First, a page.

- CommunityRED - '9 Ways to Dodge Trolls: A Feminist’s Guide to Digital Security'
Licenseː Not specified
This short manual offer to those feminists or allies who dare to publish any troll-life-ruining content a few ways to protect yourselves.
- Crash Override network - 'So You’ve Been Doxed: A Guide to Best Practices'
Licenseː Not specified
This anti-online hate task force, staffed by former targets, provides resources, outreach, and support to combat mob hatred and harassment. They have drafted a manual for everyone, including those curious about doxing and those who have already been targeted, the following is a primer on the realities, pathology, and personal solutions for this particularly nasty form of online harassment.
- Donestech.net - 'Comic Lela'
Licenseː Creative Commons Attribution - Share Alike - No Commercial
Languageː Spanish, Catalan, English
- Comic Lela: http://www.donestech.net/ca/comic_lela_0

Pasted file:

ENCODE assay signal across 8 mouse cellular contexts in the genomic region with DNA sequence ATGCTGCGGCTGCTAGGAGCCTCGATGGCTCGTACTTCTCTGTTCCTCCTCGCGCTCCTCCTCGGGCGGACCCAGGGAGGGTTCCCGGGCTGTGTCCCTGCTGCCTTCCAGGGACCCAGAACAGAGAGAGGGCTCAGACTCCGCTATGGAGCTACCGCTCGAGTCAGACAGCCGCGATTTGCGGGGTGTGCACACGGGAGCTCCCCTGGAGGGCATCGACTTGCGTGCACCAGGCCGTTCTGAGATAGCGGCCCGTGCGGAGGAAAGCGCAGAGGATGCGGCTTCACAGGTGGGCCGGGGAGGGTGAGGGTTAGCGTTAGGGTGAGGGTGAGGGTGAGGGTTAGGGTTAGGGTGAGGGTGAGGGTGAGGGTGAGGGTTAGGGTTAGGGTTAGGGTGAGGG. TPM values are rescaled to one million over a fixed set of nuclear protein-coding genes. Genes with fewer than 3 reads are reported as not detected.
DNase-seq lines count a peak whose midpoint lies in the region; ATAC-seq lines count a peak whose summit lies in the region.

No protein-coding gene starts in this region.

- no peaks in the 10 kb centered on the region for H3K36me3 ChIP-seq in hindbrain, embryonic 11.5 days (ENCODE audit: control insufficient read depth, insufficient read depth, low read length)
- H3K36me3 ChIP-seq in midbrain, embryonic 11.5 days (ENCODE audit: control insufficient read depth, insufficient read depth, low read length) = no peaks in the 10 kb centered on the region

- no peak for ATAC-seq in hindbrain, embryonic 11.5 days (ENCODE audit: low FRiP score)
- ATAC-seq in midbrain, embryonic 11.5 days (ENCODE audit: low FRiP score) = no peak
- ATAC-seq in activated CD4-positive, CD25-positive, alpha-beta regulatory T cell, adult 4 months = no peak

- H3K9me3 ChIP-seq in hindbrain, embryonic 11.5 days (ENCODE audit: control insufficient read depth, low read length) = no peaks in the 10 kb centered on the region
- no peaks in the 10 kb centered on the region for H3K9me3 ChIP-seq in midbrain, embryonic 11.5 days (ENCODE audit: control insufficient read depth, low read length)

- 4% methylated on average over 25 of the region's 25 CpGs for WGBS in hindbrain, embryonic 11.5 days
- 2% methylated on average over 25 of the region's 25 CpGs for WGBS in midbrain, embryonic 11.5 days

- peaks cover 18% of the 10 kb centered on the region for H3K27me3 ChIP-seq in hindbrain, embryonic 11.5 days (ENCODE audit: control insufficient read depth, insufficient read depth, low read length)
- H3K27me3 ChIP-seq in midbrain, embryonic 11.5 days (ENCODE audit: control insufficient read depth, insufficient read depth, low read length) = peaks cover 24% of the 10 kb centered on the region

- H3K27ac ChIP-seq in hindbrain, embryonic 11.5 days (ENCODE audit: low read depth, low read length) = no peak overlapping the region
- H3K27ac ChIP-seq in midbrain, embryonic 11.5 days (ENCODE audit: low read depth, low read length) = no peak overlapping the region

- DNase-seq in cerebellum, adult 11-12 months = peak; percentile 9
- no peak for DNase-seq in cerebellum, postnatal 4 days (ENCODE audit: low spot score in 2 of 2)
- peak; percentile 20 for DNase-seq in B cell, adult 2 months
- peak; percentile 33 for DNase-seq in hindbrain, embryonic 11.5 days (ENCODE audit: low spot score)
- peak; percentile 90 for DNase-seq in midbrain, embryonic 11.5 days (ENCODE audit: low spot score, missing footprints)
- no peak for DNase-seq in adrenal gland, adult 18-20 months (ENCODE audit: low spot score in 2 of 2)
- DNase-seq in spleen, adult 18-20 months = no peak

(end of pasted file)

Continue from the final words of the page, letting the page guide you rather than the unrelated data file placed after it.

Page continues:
- Kit de formacion Genero, Tic y Activismoː http://www.donestech.net/files/KIT_CAST_5.pdf
- Guia didàctica per a la formació en perspectiva de gènere i interculturalitat: http://www.donestech.net/ca/guia_didactica
Donestech.net is a cyberfeminist activist research and action collective that investigates the specificities of the relations of women in/with ICT, enhance access of women to technology, creates networks and incorporate/experiment technologies in their research processes and in their technoactivist practices. Comic Lela wants to be a teaching resource, artistic, media and awareness to promote sustainable and radical use of technologies by women.
- Electronic Frontier Foundation - 'Self Defense Guide'
Licenseː Creative Commons Attribution
Languageː English, Spanish, French, Polish, Turkish, Portuguese, Urdu
Modern technology has given those in power new abilities to eavesdrop and collect data on innocent people. Surveillance Self-Defense is EFF's guide to defending yourself and your friends from surveillance by using secure technology and developing careful practices. The toolkit counts with playlists oriented at different profiles such as journalists, activists or LGTBQ youth that enables to contextualise knowledge and tools presented to the specific threats they could be facing.